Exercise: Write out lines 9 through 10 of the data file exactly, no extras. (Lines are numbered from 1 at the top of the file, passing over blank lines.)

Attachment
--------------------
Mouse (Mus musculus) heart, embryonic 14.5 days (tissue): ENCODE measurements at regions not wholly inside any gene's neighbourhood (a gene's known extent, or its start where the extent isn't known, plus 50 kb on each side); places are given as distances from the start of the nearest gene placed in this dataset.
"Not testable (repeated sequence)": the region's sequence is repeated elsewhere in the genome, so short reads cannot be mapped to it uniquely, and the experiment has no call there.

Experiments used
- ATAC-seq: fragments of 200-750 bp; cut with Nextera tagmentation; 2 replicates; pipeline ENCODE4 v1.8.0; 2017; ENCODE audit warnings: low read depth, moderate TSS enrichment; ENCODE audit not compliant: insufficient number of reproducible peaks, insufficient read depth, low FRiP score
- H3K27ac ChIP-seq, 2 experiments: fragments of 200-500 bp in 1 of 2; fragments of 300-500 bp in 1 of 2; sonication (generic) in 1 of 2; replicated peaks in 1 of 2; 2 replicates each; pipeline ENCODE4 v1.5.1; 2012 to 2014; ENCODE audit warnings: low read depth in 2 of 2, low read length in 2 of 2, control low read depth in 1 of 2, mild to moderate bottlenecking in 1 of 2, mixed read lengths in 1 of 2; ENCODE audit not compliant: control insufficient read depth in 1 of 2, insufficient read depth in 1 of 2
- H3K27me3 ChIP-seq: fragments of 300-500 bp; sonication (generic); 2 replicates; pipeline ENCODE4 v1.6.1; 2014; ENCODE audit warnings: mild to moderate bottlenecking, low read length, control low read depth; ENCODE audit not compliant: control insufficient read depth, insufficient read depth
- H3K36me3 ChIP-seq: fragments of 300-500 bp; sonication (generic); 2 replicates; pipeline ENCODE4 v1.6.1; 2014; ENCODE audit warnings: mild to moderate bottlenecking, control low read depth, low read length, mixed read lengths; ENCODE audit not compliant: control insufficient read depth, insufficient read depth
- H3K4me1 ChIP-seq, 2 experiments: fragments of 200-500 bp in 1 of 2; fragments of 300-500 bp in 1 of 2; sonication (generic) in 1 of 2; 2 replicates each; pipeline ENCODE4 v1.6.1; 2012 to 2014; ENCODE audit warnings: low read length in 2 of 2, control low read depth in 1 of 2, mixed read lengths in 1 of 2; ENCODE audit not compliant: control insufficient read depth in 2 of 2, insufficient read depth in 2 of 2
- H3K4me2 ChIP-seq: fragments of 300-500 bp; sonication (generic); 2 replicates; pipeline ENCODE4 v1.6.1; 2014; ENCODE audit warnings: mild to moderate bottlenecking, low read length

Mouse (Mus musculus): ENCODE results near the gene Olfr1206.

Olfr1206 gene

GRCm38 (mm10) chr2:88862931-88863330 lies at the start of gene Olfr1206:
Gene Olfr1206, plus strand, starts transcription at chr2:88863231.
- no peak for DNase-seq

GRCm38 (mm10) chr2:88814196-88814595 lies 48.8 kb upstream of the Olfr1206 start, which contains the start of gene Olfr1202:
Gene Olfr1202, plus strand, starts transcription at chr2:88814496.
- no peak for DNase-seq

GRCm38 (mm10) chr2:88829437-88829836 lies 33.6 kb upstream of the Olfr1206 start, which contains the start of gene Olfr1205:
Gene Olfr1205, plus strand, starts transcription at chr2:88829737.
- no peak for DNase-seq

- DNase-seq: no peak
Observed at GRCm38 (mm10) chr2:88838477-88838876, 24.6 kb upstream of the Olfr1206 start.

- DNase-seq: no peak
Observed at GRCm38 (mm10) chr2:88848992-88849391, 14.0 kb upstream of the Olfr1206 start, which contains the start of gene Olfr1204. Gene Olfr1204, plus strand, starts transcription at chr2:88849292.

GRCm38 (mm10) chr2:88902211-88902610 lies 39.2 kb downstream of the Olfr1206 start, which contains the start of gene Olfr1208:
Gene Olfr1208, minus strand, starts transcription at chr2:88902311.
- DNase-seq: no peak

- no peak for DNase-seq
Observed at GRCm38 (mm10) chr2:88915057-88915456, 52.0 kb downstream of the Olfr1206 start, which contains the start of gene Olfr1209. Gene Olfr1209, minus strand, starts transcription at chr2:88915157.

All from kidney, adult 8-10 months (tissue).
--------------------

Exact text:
- H3K4me2 ChIP-seq: fragments of 300-500 bp; sonication (generic); 2 replicates; pipeline ENCODE4 v1.6.1; 2014; ENCODE audit warnings: mild to moderate bottlenecking, low read length

Mouse (Mus musculus): ENCODE results near the gene Olfr1206.